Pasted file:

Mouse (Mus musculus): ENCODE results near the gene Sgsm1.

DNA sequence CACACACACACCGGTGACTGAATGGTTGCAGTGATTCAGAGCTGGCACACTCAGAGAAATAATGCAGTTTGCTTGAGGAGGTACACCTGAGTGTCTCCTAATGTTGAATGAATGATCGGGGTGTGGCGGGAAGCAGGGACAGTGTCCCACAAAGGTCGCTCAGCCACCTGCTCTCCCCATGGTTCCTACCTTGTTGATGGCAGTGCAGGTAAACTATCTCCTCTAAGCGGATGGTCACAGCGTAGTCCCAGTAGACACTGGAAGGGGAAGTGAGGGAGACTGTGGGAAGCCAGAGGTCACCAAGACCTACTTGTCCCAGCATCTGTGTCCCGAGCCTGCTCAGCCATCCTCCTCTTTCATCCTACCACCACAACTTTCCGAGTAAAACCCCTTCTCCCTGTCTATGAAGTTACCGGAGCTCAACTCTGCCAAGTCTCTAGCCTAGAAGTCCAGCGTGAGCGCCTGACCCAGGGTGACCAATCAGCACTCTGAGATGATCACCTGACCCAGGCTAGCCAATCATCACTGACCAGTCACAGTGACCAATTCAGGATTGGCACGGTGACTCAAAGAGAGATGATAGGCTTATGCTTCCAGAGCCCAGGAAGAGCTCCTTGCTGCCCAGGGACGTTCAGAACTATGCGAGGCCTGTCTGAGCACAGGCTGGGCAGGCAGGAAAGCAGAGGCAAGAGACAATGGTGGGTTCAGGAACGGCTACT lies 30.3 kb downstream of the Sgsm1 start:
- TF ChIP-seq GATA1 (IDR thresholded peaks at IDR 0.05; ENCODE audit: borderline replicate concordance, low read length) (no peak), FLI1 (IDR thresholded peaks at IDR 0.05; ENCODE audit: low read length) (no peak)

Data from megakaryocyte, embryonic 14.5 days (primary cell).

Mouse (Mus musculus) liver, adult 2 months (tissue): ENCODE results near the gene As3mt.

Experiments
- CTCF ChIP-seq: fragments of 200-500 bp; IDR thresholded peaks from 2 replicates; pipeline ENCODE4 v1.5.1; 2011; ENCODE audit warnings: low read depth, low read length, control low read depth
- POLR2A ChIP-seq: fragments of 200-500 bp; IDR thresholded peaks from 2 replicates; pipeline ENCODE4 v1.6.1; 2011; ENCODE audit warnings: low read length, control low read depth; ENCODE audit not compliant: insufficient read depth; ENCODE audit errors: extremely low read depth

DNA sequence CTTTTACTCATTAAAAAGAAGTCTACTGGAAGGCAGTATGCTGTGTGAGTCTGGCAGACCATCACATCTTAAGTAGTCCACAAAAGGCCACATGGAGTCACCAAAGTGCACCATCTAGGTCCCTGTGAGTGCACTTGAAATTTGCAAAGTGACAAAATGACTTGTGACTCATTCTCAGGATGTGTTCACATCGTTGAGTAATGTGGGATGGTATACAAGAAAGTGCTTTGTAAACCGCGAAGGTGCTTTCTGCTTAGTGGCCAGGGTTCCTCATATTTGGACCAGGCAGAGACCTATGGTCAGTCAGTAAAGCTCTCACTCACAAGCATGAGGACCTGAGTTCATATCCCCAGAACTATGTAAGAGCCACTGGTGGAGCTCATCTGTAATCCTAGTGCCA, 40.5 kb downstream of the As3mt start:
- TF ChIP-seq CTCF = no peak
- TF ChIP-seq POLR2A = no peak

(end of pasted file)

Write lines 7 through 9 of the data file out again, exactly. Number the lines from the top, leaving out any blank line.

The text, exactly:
- CTCF ChIP-seq: fragments of 200-500 bp; IDR thresholded peaks from 2 replicates; pipeline ENCODE4 v1.5.1; 2011; ENCODE audit warnings: low read depth, low read length, control low read depth
- POLR2A ChIP-seq: fragments of 200-500 bp; IDR thresholded peaks from 2 replicates; pipeline ENCODE4 v1.6.1; 2011; ENCODE audit warnings: low read length, control low read depth; ENCODE audit not compliant: insufficient read depth; ENCODE audit errors: extremely low read depth

DNA sequence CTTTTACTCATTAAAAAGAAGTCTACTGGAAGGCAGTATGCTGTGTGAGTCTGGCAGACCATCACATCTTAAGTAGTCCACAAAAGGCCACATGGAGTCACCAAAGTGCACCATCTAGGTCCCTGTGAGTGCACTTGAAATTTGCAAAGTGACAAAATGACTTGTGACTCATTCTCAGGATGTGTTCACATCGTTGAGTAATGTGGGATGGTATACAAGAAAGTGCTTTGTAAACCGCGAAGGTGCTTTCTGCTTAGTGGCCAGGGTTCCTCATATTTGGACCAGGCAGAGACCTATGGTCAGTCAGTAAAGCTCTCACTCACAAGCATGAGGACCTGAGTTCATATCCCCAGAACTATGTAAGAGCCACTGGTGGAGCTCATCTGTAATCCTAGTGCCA, 40.5 kb downstream of the As3mt start: